The Super Mario Bros. Movie’s opening rap is a big retro gag for ’80s kids

Illumination’s animated all-things-Nintendo celebration The Super Mario Bros. Movie begins with plumber brothers Mario and Luigi splitting from their boss, Spike, and heading off into business for themselves. And any new business needs one thing: a catchy commercial.

Their first TV ad for Super Mario Bros. Plumbing feels like a wink at audience members who were concerned about Mario’s voice, since the brothers (voiced by Chris Pratt and Charlie Day) talk in thick, exaggerated Italian accents closer to their typical game voices than what they use in the rest of the movie. The ad goes old-school — it’s grainy and presented in a 1990s style. But it’s even more retro than that, and even more of an inside joke than it initially appears to be.

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The commercial actually pulls from the intro theme to The Super Mario Bros. Super Show!, a 1989 TV series that mixed animation and live action to create something absolutely absurd. Mario and Luigi’s family isn’t impressed by their foray into TV advertising, but I’m a huge fan — the song in that ad is a bop, frankly, and it’s a callback to the earliest TV iterations of the brothers. Wrestler Lou Albano voiced Mario in the series and played him in the live-action segments, while The Jeffersons’ Danny Wells played Luigi.

Was the show good? Depends on how you define that word. But was it entertaining? Certainly! In particular, Albano and Wells took liberties in portraying the Brooklyn-based plumbers, which certainly gave the characters a unique spin.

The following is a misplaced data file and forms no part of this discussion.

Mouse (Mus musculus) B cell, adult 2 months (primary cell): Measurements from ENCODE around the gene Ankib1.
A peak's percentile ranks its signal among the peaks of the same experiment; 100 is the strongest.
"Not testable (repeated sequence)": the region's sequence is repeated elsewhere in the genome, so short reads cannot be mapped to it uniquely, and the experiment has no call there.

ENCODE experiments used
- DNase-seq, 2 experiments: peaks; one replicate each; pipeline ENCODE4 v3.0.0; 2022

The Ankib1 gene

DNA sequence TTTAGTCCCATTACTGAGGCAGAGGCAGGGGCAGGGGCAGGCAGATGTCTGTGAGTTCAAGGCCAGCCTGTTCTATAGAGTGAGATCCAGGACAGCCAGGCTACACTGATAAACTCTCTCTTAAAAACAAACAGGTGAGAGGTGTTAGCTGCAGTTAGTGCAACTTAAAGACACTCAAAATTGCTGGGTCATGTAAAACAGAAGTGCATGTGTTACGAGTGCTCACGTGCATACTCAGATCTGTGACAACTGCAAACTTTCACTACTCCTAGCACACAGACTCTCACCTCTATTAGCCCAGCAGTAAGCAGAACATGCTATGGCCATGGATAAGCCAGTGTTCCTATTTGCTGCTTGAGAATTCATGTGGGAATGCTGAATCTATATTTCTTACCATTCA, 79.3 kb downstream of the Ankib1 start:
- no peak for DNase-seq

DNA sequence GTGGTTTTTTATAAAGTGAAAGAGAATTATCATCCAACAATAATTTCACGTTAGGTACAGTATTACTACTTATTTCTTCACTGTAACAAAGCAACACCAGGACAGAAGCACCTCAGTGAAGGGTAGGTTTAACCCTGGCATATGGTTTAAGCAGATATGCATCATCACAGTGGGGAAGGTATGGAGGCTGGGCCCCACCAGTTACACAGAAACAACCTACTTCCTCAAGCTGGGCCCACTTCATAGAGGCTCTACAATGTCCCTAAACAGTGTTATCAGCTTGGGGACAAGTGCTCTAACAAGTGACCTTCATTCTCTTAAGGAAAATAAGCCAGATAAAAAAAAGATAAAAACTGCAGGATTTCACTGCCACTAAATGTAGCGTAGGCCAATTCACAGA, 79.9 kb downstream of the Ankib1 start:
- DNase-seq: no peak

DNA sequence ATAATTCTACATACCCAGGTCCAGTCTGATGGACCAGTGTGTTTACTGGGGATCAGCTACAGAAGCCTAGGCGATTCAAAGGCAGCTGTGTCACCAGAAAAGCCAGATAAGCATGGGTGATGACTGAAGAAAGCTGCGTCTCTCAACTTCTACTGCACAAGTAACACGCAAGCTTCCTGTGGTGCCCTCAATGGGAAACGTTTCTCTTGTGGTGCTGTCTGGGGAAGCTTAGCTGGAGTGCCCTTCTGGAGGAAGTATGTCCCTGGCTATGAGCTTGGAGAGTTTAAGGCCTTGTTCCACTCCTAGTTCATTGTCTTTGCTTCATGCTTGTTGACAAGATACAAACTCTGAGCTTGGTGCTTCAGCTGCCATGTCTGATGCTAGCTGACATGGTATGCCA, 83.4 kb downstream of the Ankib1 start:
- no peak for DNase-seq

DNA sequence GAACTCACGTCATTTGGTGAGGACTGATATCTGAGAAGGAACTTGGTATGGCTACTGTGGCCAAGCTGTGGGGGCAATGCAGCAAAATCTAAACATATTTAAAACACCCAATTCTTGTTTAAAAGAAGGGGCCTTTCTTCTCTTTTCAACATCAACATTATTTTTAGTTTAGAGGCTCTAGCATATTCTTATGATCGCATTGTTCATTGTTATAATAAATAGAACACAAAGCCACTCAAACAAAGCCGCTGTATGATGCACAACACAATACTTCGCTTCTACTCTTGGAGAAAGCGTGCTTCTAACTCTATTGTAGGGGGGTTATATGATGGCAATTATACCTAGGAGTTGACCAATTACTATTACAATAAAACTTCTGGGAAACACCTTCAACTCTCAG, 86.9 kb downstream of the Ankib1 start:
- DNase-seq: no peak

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The live-action parts, including the Mario rap that opened the show, were real highlights. The first episode in particular opens with Albano and Wells as Mario and Luigi — with spaghetti noodles and sauce on their uniforms — meeting with Baywatch actress Nicole Eggert, who has a clogged sink. They don’t exactly fix the problem — instead, they put Eggert through a whole bunch of hijinks. (For instance, she sits on a plate of spaghetti, and later, she gets covered in cake.) It’s a real treat.

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Albano, as Mario, performs another song at the end of each Super Mario Bros. Super Show! episode, which unfortunately didn’t make it into the movie. The show’s music is credited to Shuki Levy and Haim Saban, known for music for kids’ TV shows like Power Rangers and Inspector Gadget. Rapper Ali Dee is credited for the new rendition of the song for The Super Mario Bros. Movie, but his involvement in the original version is unclear. He’s been a longtime producer and composer on children’s entertainment as well, including the Madagascar TV spinoff All Hail King Julien and the 2010s series Alvinnn!!! and the Chipmunks. Dee didn’t perform the original rap, his representative confirmed to Polygon.

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